Green Cleaning and LEED Innovation Credits

OTHER PARTS OF THIS ARTICLEPt. 1: LEED-EB Offers Guidance On How To Create A Green Cleaning ProgramPt. 2: This Page

More points are attainable as part of other categories such as exterior maintenance, continuing improvement or recycling. The following are additional areas that should be covered in any green cleaning policy and can lead to additional LEED points.

1. The development of strategies for promoting and improving hand hygiene. With the worldwide concern about a pandemic, this is an important part of the cleaning process. The program should cover hand washing and the use of alcohol-based hand sanitizers.

2. Development of guidelines addressing the safe handling and storage of chemicals. This plan should also cover a plan for managing hazardous spills or mishandling incidents.

3. Development of requirements for staffing and training of maintenance personnel. These requirements only need to be appropriate to the building the personnel are in. It should specifically address the hazards of use, disposal and recycling of cleaning chemicals, dispensing equipment and packaging.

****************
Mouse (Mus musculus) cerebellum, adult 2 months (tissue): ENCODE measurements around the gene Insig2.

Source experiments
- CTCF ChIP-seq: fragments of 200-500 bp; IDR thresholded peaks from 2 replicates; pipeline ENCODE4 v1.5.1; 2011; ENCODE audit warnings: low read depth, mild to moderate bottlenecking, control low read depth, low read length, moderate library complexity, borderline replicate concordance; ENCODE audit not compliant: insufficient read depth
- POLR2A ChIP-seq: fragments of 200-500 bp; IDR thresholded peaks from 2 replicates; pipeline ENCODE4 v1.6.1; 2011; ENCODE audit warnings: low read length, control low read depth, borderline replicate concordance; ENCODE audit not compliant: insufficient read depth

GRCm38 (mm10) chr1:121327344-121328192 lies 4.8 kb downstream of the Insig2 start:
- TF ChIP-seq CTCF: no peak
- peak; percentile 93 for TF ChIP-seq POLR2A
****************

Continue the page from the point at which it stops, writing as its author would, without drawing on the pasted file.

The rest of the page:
4. Provision for collecting occupant feedback and continuous improvement process. The intent here is that facility executives should work with their service provider to find ways to continuously improve through evaluating new technologies, procedures and processes. There should also be a mechanism in place to receive and respond to occupant feedback within the building.

Bill Garland is joint managing director of Daniels Associates, an international cleaning and building consulting company.

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Green Cleaning and LEED Innovation Credits

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  posted on 10/5/2009   Article Use Policy

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